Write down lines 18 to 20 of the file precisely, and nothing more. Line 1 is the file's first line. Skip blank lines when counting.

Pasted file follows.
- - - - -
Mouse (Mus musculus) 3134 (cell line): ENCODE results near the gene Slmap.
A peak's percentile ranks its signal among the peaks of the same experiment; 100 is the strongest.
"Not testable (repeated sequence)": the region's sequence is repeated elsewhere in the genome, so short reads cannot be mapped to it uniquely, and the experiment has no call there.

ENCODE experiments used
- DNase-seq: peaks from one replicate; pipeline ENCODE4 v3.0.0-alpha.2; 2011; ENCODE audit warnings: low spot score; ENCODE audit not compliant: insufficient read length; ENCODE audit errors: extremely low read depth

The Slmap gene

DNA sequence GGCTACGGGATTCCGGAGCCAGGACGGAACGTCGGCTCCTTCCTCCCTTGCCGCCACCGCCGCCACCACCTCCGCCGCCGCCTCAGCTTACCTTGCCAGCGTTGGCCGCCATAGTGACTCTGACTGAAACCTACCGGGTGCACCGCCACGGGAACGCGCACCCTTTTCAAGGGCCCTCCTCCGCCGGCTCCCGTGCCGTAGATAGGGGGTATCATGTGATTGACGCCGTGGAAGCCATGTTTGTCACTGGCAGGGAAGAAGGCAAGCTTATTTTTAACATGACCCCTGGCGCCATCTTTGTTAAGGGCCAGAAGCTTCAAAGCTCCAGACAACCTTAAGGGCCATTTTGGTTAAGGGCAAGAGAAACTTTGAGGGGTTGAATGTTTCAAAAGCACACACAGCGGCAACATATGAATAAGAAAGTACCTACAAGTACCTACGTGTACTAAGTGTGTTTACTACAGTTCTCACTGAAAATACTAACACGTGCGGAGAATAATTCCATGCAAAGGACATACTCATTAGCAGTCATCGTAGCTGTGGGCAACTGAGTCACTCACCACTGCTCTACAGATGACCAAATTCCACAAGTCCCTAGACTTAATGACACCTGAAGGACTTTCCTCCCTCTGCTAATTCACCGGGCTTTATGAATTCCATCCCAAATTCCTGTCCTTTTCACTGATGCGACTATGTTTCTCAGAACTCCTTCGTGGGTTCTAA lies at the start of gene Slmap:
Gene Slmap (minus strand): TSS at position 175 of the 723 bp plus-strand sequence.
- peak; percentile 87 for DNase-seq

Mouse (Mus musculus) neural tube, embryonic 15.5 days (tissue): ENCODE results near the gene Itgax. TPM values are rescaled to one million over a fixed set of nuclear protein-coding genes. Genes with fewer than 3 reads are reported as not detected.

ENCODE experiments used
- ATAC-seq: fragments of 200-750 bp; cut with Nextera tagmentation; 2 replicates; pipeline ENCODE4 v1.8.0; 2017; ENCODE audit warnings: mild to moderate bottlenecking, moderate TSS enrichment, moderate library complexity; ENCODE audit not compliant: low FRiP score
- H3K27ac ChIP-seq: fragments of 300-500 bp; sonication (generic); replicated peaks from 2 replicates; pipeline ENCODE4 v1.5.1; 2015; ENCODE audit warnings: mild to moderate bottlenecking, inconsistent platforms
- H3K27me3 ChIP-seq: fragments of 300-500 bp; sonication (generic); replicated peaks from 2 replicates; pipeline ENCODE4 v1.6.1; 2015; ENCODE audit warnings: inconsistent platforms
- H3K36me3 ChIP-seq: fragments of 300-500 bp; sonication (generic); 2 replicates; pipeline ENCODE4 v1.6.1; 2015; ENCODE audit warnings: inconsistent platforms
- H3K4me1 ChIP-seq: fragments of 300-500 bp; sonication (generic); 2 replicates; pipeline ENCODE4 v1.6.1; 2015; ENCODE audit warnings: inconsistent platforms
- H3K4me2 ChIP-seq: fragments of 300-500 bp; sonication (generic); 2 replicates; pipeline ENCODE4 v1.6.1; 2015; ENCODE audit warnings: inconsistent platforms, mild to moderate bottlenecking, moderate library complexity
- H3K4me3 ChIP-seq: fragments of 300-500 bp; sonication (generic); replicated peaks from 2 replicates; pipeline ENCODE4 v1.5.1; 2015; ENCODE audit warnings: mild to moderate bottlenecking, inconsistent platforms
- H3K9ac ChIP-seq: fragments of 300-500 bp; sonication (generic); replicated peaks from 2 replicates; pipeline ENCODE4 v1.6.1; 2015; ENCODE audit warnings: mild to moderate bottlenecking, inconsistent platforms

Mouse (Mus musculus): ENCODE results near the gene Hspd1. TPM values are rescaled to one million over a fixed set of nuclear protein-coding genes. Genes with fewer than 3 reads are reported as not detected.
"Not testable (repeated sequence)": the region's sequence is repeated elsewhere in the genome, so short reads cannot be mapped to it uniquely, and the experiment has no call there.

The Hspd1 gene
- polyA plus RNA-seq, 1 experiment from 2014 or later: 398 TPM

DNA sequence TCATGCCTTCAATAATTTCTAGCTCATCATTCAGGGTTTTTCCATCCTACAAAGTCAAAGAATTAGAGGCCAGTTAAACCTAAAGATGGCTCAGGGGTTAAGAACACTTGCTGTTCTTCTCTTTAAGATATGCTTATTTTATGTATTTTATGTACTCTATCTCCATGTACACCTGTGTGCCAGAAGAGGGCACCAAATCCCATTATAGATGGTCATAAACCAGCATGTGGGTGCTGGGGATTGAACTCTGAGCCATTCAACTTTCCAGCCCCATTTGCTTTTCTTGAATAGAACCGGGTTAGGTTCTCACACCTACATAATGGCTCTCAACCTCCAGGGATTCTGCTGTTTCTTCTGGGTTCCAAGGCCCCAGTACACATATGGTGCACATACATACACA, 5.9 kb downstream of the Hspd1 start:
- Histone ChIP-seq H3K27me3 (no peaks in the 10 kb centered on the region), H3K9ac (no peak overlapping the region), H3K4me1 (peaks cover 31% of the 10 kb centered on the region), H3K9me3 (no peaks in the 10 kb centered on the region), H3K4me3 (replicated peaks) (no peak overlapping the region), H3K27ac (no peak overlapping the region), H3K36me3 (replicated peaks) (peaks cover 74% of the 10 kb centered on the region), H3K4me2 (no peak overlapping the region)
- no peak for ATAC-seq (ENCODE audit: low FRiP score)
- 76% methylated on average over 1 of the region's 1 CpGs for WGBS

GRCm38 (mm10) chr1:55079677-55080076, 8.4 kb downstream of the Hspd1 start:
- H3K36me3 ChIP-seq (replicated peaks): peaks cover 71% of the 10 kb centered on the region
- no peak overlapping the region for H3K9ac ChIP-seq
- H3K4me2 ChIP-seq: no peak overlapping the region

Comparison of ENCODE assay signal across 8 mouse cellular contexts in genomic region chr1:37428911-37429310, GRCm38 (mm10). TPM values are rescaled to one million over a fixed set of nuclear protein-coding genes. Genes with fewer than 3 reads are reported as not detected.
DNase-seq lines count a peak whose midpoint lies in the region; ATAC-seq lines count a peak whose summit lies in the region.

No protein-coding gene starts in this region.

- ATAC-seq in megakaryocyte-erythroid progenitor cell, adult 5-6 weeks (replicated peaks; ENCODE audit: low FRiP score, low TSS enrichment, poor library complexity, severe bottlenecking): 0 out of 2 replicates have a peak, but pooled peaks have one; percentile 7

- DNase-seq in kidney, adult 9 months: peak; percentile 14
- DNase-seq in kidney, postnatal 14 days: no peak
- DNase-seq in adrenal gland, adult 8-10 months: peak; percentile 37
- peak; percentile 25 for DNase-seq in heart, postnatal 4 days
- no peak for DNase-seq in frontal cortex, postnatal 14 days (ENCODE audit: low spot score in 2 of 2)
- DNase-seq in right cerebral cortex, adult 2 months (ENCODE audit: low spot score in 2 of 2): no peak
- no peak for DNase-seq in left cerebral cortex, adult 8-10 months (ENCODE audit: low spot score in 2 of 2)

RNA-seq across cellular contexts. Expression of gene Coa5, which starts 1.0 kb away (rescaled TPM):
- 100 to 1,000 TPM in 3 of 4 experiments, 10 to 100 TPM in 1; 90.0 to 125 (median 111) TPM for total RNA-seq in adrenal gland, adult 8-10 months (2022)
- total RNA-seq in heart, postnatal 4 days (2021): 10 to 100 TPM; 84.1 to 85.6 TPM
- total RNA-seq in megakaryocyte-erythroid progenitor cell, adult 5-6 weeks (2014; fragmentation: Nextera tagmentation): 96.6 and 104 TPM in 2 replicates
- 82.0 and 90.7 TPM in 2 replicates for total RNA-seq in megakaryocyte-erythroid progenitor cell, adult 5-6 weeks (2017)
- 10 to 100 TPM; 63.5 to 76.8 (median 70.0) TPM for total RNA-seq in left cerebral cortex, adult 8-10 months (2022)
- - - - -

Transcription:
- H3K4me3 ChIP-seq: fragments of 300-500 bp; sonication (generic); replicated peaks from 2 replicates; pipeline ENCODE4 v1.5.1; 2015; ENCODE audit warnings: mild to moderate bottlenecking, inconsistent platforms
- H3K9ac ChIP-seq: fragments of 300-500 bp; sonication (generic); replicated peaks from 2 replicates; pipeline ENCODE4 v1.6.1; 2015; ENCODE audit warnings: mild to moderate bottlenecking, inconsistent platforms

Mouse (Mus musculus): ENCODE results near the gene Hspd1. TPM values are rescaled to one million over a fixed set of nuclear protein-coding genes. Genes with fewer than 3 reads are reported as not detected.